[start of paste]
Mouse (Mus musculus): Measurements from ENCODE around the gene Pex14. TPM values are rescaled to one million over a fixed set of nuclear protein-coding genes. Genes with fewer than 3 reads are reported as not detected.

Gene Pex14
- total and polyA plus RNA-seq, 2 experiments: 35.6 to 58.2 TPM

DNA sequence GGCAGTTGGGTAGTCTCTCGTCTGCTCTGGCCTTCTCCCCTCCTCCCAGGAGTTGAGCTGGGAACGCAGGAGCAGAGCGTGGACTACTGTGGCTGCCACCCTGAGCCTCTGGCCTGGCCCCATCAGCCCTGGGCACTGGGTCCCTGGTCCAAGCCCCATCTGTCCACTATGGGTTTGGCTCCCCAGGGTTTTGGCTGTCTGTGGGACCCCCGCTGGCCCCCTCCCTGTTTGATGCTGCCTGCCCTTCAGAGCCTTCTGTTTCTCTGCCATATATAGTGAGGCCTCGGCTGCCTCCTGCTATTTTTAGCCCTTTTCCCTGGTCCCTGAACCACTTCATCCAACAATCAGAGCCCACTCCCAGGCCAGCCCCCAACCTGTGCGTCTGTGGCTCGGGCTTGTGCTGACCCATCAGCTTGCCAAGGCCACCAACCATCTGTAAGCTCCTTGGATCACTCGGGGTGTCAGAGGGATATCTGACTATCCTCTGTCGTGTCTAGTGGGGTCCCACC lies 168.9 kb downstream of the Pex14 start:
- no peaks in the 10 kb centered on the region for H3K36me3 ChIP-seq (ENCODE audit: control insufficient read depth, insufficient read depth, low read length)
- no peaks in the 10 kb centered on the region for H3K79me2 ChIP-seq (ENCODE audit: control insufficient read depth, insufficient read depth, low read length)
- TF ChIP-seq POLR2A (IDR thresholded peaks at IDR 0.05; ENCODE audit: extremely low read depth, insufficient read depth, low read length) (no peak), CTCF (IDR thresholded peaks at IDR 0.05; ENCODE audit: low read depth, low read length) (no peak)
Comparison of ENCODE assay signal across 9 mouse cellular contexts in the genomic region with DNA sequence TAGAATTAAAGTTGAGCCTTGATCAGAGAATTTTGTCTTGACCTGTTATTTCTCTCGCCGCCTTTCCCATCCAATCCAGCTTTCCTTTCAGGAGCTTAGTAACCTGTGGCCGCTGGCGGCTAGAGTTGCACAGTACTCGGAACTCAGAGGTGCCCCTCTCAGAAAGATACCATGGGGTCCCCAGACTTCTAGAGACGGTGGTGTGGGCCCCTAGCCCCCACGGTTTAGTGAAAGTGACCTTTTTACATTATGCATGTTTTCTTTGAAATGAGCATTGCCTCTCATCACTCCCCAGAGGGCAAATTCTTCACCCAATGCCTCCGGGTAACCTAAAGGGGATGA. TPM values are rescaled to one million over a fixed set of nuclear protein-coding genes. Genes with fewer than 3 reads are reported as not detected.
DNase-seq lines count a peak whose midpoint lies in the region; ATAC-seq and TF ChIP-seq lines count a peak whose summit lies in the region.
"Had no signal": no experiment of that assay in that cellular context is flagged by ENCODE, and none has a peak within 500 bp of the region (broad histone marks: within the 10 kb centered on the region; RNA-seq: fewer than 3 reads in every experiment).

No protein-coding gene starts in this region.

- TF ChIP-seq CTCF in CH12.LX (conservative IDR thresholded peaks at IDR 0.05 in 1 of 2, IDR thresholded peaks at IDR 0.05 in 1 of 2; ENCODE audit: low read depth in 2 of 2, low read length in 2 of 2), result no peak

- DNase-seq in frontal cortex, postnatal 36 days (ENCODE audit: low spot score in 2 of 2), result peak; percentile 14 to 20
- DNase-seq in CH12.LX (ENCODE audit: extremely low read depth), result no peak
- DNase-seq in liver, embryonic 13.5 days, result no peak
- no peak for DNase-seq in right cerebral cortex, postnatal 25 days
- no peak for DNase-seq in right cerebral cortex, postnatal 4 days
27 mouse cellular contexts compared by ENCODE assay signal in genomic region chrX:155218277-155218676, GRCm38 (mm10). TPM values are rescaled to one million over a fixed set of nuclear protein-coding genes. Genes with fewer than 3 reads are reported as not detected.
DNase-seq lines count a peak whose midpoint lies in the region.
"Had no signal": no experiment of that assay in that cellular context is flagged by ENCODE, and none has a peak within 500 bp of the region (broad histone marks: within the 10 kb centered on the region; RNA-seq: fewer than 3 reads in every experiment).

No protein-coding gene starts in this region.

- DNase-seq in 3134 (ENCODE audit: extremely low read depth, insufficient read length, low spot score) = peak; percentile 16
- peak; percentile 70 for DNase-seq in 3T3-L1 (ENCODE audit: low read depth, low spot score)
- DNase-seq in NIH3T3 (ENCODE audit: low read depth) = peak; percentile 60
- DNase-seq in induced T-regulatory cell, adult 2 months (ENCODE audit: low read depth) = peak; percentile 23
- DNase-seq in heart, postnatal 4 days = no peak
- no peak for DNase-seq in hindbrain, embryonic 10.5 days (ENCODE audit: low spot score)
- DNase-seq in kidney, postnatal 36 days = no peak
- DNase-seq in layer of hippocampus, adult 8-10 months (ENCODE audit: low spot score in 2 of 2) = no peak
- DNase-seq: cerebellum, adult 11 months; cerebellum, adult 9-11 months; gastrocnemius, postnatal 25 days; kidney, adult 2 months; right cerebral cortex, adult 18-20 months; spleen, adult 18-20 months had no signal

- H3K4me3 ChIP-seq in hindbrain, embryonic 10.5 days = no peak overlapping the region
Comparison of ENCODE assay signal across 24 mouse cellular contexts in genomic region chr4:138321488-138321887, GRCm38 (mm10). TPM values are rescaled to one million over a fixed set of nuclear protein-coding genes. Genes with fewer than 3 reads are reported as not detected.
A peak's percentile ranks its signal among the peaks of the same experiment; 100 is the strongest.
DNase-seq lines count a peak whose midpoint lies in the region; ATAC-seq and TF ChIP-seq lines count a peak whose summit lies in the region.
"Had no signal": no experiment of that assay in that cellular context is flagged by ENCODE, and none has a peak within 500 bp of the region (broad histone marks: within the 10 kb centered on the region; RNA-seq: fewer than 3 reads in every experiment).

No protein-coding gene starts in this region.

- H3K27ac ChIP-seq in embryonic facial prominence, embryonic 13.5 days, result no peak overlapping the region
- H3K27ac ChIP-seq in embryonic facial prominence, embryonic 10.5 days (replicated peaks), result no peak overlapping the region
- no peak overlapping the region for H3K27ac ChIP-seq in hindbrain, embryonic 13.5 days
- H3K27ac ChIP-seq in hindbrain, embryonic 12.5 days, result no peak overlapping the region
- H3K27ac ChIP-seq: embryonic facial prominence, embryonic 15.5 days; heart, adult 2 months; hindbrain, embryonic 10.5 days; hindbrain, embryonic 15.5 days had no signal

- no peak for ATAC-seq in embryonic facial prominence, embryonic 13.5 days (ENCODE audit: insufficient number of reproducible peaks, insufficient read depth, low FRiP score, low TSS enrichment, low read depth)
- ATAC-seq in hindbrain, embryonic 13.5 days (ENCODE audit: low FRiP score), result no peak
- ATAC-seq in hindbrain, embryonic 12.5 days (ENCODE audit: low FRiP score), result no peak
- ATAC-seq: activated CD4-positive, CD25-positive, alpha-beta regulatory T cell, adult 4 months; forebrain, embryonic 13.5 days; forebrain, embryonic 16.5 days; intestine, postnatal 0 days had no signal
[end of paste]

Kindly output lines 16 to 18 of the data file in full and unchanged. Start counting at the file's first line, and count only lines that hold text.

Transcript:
- no peak for DNase-seq in right cerebral cortex, postnatal 25 days
- no peak for DNase-seq in right cerebral cortex, postnatal 4 days
27 mouse cellular contexts compared by ENCODE assay signal in genomic region chrX:155218277-155218676, GRCm38 (mm10). TPM values are rescaled to one million over a fixed set of nuclear protein-coding genes. Genes with fewer than 3 reads are reported as not detected.